3. Once the two bolts are loose enough, pivot the pulley in and remove the belt.
  4. Loosen (don't remove) the 14mm bolt that holds the AC idler pulley on
  5. Loosen (don't remove) the 14mm tensioning bolt for the AC idler pulley.
  6. Once the two bolts are loose enough, remove the belt.
  7. Loosen (don't remove) the 14mm pivot bolt for the alternator
  8. Loosen (don't remove) the 12mm tensioning bolt for the alternator.
  9. Remove the fan pulleys, noting their orientation.

Remove the dip stick and upper (#2) timing belt cover

  1. Remove the 10mm bolt attached to the alternator bracket that secures the dip stick.
  2. Slide the spark plug wire clips off of the timing belt cover.
  3. Unclip the spark plug wire clip on the passenger side of the timing belt cover.
  4. Remove the 6, 10mm bolts holding the upper timing cover on. Four along the top, two along the bottom. Note: do not remove the electrical clip on the passenger side at this point. See step 7 below.
  5. Optionally (I didn't do this)
    1. Pull the dip stick vertically out of the oil pan, making sure that the o-ring at the bottom of the dip stick comes out as well.
    2. Plug the hole leading to the oil pan so that nothing drips into the engine oil while the rest of the job is ongoing.
  6. Remove the upper timing cover carefully to access the rear.
  7. Using needle nose pliers, remove the electrical connection for the cam position sensor from the timing cover.
  8. Disconnect the cam position sensor connector and push the two ends out of the way

Remove the adjuster bracket for power steering pump and the fan bracket

  1. Using a 14mm wrench, remove the nuts securing the power steering adjuster bracket.
  2. Remove the 14mm lock nut for the power steering tensioner, to remove the bracket.
  3. Remove the 14mm bolt and nut holding on the fan bracket.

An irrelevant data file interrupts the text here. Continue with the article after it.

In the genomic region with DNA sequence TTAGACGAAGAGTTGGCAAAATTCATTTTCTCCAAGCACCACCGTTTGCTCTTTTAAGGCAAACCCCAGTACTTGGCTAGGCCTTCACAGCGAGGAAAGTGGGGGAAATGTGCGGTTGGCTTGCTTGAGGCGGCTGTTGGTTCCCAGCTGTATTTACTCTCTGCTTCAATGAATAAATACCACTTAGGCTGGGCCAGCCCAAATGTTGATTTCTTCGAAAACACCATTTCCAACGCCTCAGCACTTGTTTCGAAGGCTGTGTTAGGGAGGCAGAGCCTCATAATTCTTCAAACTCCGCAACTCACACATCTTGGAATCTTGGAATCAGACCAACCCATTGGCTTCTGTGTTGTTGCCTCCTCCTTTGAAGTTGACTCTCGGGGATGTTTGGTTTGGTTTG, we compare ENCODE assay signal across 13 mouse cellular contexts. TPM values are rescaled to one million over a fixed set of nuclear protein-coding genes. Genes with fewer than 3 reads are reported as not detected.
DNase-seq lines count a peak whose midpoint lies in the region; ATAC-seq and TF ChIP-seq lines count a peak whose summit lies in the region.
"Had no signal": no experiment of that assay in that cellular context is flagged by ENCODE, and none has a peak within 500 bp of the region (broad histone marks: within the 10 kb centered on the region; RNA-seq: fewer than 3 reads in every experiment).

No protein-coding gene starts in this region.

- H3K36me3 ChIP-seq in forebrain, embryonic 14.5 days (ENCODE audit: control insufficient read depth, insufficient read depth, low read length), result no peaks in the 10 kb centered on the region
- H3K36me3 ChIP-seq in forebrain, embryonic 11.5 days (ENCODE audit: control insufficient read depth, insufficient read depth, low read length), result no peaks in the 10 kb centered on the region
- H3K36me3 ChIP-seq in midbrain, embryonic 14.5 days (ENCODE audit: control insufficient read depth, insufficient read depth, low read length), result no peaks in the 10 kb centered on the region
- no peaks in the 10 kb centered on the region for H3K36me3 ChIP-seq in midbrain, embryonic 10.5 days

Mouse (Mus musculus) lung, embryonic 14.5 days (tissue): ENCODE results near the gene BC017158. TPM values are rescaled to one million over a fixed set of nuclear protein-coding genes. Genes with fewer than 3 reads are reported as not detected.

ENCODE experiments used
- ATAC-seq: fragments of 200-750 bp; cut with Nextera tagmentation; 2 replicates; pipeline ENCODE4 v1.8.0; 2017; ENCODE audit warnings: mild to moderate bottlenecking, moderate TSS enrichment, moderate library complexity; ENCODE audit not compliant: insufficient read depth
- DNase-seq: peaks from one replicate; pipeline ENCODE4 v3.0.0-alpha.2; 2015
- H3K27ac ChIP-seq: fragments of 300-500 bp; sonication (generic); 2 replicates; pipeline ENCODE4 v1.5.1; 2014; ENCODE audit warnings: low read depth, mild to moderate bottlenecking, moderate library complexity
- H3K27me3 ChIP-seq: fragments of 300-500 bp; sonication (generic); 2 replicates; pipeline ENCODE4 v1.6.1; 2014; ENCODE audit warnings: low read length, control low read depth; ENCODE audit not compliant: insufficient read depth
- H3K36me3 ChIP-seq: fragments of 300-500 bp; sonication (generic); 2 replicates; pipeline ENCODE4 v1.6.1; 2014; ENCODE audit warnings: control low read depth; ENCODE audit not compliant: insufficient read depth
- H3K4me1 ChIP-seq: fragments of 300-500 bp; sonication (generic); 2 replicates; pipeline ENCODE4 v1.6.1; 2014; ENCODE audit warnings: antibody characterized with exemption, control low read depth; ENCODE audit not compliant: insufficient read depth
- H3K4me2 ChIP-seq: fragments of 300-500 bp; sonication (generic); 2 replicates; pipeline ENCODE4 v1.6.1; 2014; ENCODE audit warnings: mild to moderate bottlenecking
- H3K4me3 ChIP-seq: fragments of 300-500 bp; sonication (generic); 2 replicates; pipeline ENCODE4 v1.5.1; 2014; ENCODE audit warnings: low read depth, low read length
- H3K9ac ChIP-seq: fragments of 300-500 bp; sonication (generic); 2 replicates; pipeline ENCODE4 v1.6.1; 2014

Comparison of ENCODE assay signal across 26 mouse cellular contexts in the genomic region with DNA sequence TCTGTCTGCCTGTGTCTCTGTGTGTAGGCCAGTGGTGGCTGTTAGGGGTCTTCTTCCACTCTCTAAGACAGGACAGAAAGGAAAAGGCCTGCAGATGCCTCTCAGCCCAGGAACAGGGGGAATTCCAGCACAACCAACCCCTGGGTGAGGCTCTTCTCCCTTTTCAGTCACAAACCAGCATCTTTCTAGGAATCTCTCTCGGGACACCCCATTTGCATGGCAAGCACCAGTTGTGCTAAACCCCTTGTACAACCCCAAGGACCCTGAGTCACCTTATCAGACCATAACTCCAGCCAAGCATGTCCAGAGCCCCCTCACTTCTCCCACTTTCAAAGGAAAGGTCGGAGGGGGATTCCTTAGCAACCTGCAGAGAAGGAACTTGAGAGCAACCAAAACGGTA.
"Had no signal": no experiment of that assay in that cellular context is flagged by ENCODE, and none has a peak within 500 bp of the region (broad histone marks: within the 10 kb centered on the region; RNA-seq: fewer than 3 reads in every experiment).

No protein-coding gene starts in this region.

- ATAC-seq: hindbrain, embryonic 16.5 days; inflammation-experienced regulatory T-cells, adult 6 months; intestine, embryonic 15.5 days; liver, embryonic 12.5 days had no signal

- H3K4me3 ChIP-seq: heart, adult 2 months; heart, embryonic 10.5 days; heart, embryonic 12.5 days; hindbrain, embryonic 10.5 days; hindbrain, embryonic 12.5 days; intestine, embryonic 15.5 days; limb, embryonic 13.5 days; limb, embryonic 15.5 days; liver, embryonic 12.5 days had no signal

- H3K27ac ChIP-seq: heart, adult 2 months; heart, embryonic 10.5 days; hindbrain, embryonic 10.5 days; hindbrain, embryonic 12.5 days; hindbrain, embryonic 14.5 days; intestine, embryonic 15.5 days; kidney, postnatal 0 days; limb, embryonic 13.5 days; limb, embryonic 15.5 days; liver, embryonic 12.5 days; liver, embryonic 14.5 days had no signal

4. Slide off the fan bracket.
  5. Check the bearing of the fan bracket to ensure that it is still in good condition.
  6. Remove the lower radiator hose from the engine by loosening the hose clamp, and then sliding the hose off the engine. Note: with the hose, the yellow mark goes toward the engine, white mark toward the radiator.

Remove the crank pulley bolt

Note: you only ever want to rotate the crank pulley clockwise, as that's the direction it naturally rotates.

  1. Use the Schley Products SP 64400 Harmonic Damper Pulley Holding Tool SST and a breaker bar lodged under the driver frame rail.
    1. Fully seat the SST into the holes on the crank pulley.
    2. Rotate the crank pulley clockwise until the tool is positioned correctly for the breaker bar to be inserted and lodge under the driver frame rail.
    3. Insert the breaker bar into the SST and under the driver frame rail.
    4. Using a 19mm deep socket, remove the crank pulley bolt, making sure to apply inward pressure so as to not round off the head of the bolt.
    5. Remove the SST.
  2. Remove the crank shaft pulley using the OTC 4518 Stinger 5-ton Bar-Type Puller/Bearing Separator Set SST
    1. Re-insert the crank pulley bolt, screwing it in only part of the way (so the pulley will have room to slide forward as it releases).
    2. Using 2, 100mm M8 1.25 bolts, thread them into the two larger holes on the crank shaft pulley, leaving two washers at the head of each bolt.
    3. Insert the bearing puller SST between the washers+bolt heads and the crank pulley.